However, other researchers argue that there are vanishingly few candidates for a true language universal. They say that there is enormous diversity at every possible level of linguistic structure from the sentence right down to the individual sounds we make with our mouths (that’s without including sign languages).

There are widespread tendencies across languages, they concede, but they argue that these patterns are just a signal that languages find common solutions to common problems. Without finding a true universal, it’s difficult to make the case that language is a specific cognitive package rather than a more general result of the remarkable capabilities of the human brain.

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This Neuroscientist Explains Why Today's Kids Have Different Brains | EdSurge News

Neuroscientist David Eagleman has a lot to say about the brain, and he’s done so in a lot of places. He’s written bestselling books, given a popular TED Talk, hosted a PBS series called “The Brain with David Eagleman” and teaches as an adjunct professor at Stanford. He’s also the founder of the Center for Science and Law, which studies how advances in brain science can shape the legal system (although his work also focuses on brain plasticity, or how we learn and absorb new information).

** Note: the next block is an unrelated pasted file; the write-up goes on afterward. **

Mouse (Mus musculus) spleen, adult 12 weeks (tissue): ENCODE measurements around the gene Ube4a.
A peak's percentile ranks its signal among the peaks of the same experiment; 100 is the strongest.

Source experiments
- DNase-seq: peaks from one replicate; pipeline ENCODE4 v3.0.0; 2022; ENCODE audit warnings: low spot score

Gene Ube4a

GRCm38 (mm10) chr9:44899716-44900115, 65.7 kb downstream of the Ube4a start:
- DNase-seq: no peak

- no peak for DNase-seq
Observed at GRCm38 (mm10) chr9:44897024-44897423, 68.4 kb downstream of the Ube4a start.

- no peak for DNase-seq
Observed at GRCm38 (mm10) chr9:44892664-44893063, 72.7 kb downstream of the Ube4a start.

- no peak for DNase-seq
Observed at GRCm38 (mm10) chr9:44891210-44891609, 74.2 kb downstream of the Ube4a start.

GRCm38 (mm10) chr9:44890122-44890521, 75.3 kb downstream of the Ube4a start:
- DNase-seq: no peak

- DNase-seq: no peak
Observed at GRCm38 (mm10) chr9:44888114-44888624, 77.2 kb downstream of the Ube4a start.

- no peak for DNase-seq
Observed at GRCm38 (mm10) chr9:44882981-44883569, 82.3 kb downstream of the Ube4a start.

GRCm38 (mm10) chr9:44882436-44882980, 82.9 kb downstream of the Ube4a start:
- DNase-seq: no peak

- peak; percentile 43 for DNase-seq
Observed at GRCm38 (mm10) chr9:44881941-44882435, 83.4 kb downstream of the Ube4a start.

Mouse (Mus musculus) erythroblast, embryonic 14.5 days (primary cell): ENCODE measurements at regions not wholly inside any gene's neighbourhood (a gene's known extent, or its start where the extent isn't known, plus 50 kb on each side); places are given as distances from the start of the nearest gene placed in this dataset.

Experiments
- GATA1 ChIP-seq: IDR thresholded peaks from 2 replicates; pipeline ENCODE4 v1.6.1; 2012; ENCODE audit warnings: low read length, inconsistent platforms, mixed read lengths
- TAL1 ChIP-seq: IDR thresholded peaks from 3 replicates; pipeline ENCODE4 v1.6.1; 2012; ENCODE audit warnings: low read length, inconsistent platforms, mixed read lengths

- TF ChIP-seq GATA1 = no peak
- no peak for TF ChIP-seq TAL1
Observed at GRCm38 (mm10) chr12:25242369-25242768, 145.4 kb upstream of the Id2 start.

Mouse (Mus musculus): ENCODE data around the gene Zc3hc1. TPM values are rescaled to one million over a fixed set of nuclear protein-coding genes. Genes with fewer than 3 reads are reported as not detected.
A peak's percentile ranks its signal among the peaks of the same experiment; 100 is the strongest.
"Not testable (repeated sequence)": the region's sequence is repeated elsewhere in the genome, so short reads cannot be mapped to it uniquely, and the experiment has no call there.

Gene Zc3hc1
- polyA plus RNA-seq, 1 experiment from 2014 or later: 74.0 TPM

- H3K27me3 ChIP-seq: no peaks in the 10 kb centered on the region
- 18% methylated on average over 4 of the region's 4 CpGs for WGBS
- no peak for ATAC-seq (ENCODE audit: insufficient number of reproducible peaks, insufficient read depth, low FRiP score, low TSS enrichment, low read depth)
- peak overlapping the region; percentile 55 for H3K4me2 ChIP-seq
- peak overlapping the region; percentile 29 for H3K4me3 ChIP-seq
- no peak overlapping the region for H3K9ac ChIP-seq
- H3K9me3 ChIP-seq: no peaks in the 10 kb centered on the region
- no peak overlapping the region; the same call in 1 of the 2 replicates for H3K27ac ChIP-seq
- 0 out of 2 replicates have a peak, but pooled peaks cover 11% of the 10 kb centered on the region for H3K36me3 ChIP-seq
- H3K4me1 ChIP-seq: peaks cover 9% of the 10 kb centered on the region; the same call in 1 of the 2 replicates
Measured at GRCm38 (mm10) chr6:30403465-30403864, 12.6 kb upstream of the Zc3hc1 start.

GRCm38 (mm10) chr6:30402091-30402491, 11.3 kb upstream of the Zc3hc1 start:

This week he gained yet another new audience: a room full of thousands of educators as the opening keynote for the ISTE 2018 conference in Chicago.

Via John Evans
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Many people believe myths about how the brain works

Many people believe myths about how the brain works | Linguistics & Language Neurology | Scoop.it

Even many professional educators and people with neuroscience training hold popular misconceptions. In a recent study, researchers found that the general public believed 68 percent of brain research misconceptions, many of which relate to education and learning.


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Nik Peachey's curator insight, June 20, 1:42 AM

This is an interesting introduction. You can read the full report at: https://www.frontiersin.org/articles/10.3389/fpsyg.2017.01314/full

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Twitter Audit: A Step-by-Step Guide

Twitter Audit: A Step-by-Step Guide | Linguistics & Language Neurology | Scoop.it

To get the most out of Twitter you need to keep your account in good shape and have a decent understanding of who is following you. The Twitter audit process that we’ve laid out below will keep you on top of your Twitter game.


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P is for Phonotactics

P is for Phonotactics | Linguistics & Language Neurology | Scoop.it